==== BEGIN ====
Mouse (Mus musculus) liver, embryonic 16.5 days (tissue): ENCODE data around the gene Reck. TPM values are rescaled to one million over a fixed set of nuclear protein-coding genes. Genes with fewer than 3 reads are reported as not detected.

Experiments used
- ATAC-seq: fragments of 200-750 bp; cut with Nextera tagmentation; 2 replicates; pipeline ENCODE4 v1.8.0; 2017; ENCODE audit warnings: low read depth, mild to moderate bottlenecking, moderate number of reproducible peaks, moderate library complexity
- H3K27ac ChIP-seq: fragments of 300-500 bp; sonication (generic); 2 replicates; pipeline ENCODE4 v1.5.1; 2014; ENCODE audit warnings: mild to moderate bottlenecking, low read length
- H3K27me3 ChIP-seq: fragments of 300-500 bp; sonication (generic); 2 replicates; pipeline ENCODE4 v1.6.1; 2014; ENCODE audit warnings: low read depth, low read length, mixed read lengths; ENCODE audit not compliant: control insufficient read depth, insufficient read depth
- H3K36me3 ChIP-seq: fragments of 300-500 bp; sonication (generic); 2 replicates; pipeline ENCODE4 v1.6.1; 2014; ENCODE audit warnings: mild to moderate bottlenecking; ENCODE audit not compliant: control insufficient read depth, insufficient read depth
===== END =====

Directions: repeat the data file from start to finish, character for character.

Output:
Mouse (Mus musculus) liver, embryonic 16.5 days (tissue): ENCODE data around the gene Reck. TPM values are rescaled to one million over a fixed set of nuclear protein-coding genes. Genes with fewer than 3 reads are reported as not detected.

Experiments used
- ATAC-seq: fragments of 200-750 bp; cut with Nextera tagmentation; 2 replicates; pipeline ENCODE4 v1.8.0; 2017; ENCODE audit warnings: low read depth, mild to moderate bottlenecking, moderate number of reproducible peaks, moderate library complexity
- H3K27ac ChIP-seq: fragments of 300-500 bp; sonication (generic); 2 replicates; pipeline ENCODE4 v1.5.1; 2014; ENCODE audit warnings: mild to moderate bottlenecking, low read length
- H3K27me3 ChIP-seq: fragments of 300-500 bp; sonication (generic); 2 replicates; pipeline ENCODE4 v1.6.1; 2014; ENCODE audit warnings: low read depth, low read length, mixed read lengths; ENCODE audit not compliant: control insufficient read depth, insufficient read depth
- H3K36me3 ChIP-seq: fragments of 300-500 bp; sonication (generic); 2 replicates; pipeline ENCODE4 v1.6.1; 2014; ENCODE audit warnings: mild to moderate bottlenecking; ENCODE audit not compliant: control insufficient read depth, insufficient read depth